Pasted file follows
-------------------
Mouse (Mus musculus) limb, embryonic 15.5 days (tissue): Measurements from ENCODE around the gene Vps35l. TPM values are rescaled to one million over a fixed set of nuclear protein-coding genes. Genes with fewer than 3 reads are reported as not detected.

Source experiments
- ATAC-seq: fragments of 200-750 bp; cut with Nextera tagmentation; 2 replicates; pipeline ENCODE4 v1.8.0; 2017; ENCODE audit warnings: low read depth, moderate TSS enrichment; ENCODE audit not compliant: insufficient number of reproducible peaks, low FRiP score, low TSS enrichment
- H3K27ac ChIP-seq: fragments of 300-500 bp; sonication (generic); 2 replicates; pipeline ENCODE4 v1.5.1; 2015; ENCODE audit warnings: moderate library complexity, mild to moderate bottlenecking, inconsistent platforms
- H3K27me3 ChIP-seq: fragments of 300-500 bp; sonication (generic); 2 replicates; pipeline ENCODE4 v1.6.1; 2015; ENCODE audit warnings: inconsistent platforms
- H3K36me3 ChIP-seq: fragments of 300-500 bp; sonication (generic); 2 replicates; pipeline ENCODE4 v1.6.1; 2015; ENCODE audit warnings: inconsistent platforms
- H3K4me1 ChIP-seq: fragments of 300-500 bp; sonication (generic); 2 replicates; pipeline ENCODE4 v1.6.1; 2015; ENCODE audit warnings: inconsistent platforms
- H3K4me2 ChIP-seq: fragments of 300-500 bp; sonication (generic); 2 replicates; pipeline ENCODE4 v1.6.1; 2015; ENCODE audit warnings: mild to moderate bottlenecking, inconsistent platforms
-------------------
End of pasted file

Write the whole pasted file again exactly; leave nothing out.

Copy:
Mouse (Mus musculus) limb, embryonic 15.5 days (tissue): Measurements from ENCODE around the gene Vps35l. TPM values are rescaled to one million over a fixed set of nuclear protein-coding genes. Genes with fewer than 3 reads are reported as not detected.

Source experiments
- ATAC-seq: fragments of 200-750 bp; cut with Nextera tagmentation; 2 replicates; pipeline ENCODE4 v1.8.0; 2017; ENCODE audit warnings: low read depth, moderate TSS enrichment; ENCODE audit not compliant: insufficient number of reproducible peaks, low FRiP score, low TSS enrichment
- H3K27ac ChIP-seq: fragments of 300-500 bp; sonication (generic); 2 replicates; pipeline ENCODE4 v1.5.1; 2015; ENCODE audit warnings: moderate library complexity, mild to moderate bottlenecking, inconsistent platforms
- H3K27me3 ChIP-seq: fragments of 300-500 bp; sonication (generic); 2 replicates; pipeline ENCODE4 v1.6.1; 2015; ENCODE audit warnings: inconsistent platforms
- H3K36me3 ChIP-seq: fragments of 300-500 bp; sonication (generic); 2 replicates; pipeline ENCODE4 v1.6.1; 2015; ENCODE audit warnings: inconsistent platforms
- H3K4me1 ChIP-seq: fragments of 300-500 bp; sonication (generic); 2 replicates; pipeline ENCODE4 v1.6.1; 2015; ENCODE audit warnings: inconsistent platforms
- H3K4me2 ChIP-seq: fragments of 300-500 bp; sonication (generic); 2 replicates; pipeline ENCODE4 v1.6.1; 2015; ENCODE audit warnings: mild to moderate bottlenecking, inconsistent platforms